Pfizer’s anti-Covid pill reduces risk of hospitalisation by almost 90%, study shows

Pfizer’s anti-Covid pill reduces risk of hospitalisation by almost 90%, study shows
Credit: Belga

The Covid-19 pill developed by Pfizer reduces the risk of hospitalisation or death from a coronavirus infection by 89% if taken within three days of the first symptoms, new study results show.

The pill, named Paxlovid, can be taken at home as soon as someone starts showing symptoms of a Covid-19 infection and prevents people from getting severely ill due to the virus.

“This underscores the treatment candidate’s potential to save the lives of patients around the world,” said Albert Bourla, Pfizer’s Chairman and CEO, in a press release.

About a month ago, Pfizer already announced that the drug was about 89% effective in preventing hospital admissions or deaths, compared to a placebo. These new results confirm the company’s earlier findings.

At the time, researchers were basing their findings on interim results from about 1,200 people; the new data released by the company today includes 1,000 more test subjects. No one in the group receiving the Pfizer treatment died, compared to 12 deaths among placebo recipients.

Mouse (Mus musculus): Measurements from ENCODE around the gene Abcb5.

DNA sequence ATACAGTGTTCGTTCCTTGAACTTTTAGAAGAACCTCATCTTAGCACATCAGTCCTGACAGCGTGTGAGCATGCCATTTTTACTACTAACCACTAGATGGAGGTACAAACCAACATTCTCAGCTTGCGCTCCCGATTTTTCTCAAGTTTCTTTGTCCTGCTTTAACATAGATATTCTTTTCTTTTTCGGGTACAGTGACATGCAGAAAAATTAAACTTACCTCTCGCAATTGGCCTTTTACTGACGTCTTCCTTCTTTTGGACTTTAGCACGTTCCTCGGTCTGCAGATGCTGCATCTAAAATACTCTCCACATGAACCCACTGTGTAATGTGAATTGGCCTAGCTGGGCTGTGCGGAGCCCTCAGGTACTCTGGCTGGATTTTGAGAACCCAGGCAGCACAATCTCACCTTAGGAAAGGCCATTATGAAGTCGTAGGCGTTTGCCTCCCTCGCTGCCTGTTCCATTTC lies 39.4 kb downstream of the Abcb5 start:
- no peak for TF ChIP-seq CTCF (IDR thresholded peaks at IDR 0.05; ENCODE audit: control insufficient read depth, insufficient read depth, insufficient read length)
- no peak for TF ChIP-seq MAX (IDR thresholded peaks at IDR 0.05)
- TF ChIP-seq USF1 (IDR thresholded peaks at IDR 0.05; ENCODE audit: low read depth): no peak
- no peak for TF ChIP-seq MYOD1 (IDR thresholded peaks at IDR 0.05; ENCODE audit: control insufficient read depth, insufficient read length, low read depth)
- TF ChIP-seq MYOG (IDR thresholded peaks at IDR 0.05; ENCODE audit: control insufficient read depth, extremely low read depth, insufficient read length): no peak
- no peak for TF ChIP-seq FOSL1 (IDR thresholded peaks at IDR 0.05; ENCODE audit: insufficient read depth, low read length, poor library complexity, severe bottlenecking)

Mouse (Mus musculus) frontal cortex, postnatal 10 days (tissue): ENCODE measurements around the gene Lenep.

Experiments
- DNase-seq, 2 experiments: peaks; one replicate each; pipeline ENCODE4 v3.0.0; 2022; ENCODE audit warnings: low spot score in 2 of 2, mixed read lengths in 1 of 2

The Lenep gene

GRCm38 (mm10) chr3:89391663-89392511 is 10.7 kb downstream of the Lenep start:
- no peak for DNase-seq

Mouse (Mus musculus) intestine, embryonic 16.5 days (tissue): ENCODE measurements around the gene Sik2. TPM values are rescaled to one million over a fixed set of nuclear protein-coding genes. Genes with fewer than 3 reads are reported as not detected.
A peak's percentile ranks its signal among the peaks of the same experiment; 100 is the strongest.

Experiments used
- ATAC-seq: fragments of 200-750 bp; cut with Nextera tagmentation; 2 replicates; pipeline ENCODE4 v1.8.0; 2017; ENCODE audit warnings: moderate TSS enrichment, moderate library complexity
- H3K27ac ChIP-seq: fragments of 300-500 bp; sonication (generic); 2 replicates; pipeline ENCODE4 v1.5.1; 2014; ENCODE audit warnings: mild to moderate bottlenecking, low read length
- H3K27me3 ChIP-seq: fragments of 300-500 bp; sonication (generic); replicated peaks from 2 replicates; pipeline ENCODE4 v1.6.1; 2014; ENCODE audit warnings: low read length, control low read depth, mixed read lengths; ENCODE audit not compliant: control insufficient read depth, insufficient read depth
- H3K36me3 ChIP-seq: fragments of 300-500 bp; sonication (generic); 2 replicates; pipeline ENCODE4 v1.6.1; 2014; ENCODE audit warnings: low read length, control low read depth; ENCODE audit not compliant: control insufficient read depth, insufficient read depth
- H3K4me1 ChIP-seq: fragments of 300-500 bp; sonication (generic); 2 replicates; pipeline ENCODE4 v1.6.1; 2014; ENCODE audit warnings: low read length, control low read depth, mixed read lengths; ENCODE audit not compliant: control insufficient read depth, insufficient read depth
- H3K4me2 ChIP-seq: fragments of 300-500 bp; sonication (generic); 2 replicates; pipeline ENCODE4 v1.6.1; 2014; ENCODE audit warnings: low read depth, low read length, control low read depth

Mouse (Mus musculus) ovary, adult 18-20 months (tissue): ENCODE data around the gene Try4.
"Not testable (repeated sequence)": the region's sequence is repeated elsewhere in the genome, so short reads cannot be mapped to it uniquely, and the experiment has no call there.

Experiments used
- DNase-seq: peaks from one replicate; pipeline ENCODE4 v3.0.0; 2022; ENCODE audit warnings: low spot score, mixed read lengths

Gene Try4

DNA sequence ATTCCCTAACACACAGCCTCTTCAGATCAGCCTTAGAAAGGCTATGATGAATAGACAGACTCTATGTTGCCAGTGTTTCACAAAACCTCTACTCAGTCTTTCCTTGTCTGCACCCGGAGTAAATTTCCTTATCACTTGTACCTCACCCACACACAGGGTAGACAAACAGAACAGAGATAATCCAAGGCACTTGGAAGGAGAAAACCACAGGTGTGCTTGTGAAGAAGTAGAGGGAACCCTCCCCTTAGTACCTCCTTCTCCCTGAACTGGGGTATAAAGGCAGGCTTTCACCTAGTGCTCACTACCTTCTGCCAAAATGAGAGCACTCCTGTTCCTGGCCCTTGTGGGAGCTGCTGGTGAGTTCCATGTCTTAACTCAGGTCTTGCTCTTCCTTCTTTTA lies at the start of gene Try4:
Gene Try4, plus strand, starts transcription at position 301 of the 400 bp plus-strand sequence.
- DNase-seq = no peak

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“Emerging variants of concern, like Omicron, have exacerbated the need for accessible treatment options for those who contract the virus, and we are confident that, if authorised or approved, this potential treatment could be a critical tool to help quell the pandemic,” he added.

The results suggest that the pill may be useful for Covid-19 patients who are at high risk of becoming severely ill. However, whether the pill is useful for healthier and/or vaccinated people still needs to be investigated further.

Pfizer submitted the data to the United States’ Food and Drug Administration (FDA) for an ongoing rolling submission for Emergency Use Authorisation (EUA).

Paxlovid is currently still under investigation by the European Medicines Agency (EMA) before it can be marketed in Europe. For the time being, nothing has been decided about a possible Belgian purchase, Wendy Lee, spokesperson for the Federal Public Health Service told De Morgen.

A similar anti-Covid pill, named Molnupiravir, developed by Merck and Ridgeback Biotherapeutics is currently also under review by the FDA, and has already been approved for use in the United Kingdom. After it also received provisional European approval, Belgium decided to purchase 11,520 treatments of this drug.


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